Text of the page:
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Home-Buying Trust Funds for Poor Called Big Success

Community: Treasuries for affordable housing have grown fourfold since 1990, group says.

July 25, 2002|JOCELYN Y. STEWART | TIMES STAFF WRITER

The number of affordable-housing trust funds across the nation has more than quadrupled since 1990, evidence of how useful the funds have proved to be to communities struggling to provide housing for the poor, a housing advocacy group reported this week.

The Washington, D.C.-based Center for Community Change is trying to keep the trend alive--arguing that the federal government, states and cities should build special treasuries to subsidize housing.

A housing trust fund receives public funds from a dedicated source, money that can be tapped to construct and rehabilitate housing for low-income residents or to subsidize homeownership.

According to the report, the nation's 282 city, county and state funds provide about $750 million each year to support low-income housing. In 2001, the nation's trust funds supported 65,000 units of affordable housing.

The authors of the report and other housing advocates say the findings buttress their call for the federal government to establish a similar fund.

"This is truly a national housing crisis and it requires a truly national response,'' said Jerry Jones, policy analyst for the Center for Community Change, a nonprofit that assists organizations working in low-income communities.

Like local funds, a national housing trust fund would supply a constant source of money not subject to annual budget battles. The idea has won support among some legislators, including Rep. Maxine Waters (D-Los Angeles), co-author of the National Affordable Housing Fund Act.

"We have an acute housing shortage, particularly of affordable housing,'' Waters said.

The act, co-written by Rep. Bernard Sanders (I-Vt.), would have created a national fund using more than $26 billion in surplus funds generated by the Federal Housing Administration, but the proposal died in committee this month.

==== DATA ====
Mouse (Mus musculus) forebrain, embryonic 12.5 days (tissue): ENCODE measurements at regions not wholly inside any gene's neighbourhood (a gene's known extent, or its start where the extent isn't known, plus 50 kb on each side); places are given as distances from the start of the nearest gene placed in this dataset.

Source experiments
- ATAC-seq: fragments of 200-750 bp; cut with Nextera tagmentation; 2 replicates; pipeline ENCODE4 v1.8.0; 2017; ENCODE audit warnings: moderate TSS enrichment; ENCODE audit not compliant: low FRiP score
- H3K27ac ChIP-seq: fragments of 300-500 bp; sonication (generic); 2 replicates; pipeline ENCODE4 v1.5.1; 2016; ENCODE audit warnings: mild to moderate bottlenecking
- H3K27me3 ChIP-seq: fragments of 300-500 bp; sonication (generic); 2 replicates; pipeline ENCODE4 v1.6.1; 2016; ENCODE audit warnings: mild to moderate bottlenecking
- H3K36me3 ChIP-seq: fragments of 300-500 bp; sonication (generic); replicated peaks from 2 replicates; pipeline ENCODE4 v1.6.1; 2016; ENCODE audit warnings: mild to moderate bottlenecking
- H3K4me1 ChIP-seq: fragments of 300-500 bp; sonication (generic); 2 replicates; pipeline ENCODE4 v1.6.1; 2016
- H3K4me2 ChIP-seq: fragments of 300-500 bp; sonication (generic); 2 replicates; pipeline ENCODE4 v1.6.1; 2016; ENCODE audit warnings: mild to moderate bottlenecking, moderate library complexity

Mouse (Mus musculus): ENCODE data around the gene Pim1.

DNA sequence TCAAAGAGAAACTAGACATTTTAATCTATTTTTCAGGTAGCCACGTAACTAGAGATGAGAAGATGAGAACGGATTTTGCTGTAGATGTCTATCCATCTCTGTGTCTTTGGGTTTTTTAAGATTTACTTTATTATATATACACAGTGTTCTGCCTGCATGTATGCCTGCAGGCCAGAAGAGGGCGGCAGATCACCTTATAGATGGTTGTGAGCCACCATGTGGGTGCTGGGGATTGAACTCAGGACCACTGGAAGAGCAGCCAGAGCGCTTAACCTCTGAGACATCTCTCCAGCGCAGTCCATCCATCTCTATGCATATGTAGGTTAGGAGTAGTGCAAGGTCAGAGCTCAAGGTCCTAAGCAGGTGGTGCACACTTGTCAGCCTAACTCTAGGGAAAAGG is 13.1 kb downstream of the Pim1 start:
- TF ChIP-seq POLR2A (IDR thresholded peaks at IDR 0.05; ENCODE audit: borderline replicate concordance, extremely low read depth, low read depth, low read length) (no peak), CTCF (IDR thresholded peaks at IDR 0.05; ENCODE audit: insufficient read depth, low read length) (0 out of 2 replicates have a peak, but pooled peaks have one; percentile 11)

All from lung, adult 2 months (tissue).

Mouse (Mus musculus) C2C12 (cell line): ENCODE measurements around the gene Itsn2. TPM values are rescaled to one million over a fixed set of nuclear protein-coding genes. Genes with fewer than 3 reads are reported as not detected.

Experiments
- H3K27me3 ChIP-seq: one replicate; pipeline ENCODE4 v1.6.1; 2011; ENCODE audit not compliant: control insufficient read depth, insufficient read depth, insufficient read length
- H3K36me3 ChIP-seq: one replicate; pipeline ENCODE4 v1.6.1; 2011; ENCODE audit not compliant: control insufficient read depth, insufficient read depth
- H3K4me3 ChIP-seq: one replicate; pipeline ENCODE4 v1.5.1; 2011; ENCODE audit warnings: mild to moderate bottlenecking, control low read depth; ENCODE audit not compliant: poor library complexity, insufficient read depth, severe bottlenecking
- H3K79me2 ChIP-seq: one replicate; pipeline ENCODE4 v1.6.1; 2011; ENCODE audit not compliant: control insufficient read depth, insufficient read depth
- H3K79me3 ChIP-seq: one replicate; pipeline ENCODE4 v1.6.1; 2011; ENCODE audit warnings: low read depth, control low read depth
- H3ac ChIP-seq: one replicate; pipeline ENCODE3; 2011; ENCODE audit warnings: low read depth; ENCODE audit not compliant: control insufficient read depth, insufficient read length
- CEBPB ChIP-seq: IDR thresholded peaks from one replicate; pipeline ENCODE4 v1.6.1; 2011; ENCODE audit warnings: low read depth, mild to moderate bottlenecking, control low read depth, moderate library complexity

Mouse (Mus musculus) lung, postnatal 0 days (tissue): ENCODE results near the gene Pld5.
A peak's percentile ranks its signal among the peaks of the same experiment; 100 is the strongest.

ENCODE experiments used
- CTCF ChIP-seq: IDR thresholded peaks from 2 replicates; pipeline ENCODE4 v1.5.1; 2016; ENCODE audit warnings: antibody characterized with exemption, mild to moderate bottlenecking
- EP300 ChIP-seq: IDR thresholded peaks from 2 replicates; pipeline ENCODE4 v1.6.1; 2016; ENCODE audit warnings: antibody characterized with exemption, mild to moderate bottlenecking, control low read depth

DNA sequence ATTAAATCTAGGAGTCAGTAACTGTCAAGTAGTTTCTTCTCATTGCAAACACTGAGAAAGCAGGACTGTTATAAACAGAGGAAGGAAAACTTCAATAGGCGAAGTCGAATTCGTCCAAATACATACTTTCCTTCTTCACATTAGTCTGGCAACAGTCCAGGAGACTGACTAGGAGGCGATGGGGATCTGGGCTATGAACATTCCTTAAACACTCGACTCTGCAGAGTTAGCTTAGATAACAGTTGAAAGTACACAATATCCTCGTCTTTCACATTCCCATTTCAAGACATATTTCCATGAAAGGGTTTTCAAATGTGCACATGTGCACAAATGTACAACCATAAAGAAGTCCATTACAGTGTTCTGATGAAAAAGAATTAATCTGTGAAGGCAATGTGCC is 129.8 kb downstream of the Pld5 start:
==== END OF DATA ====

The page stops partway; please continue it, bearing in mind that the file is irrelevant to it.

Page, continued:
The House Financial Services Committee approved a compromise proposal that calls for federal matching grants for city, county and state trust funds.

Republican leaders and the Bush administration oppose the idea of dedicating a separate source of funds solely for affordable housing, but some legislators said they would consider the compromise to add money to local housing funds.

That would be at least a step toward more sustained funding, advocates said.

"[It's] not everything we wanted, but it's something we didn't have a shot at a year ago,'' said David Swanson of the Assn. of Community Organizations for Reform Now.

California has more housing trust funds than any other state, and Los Angeles has pledged to build the largest fund, at $100 million. Federal support would make that pot even larger, Swanson said.

Congress is expected to take up the issue in September.

At a rally Wednesday in Los Angeles, tenants stood outside a building owned by the federal Department of Housing and Urban Development and said federal funding is badly needed.

Rosa Miranda, who has lived in the dilapidated building on Grand Avenue for eight years, said tenants have put up with absentee owners, mold, leaks and other problems. "We're asking that they approve a federal fund," Miranda said, "for buildings like this."

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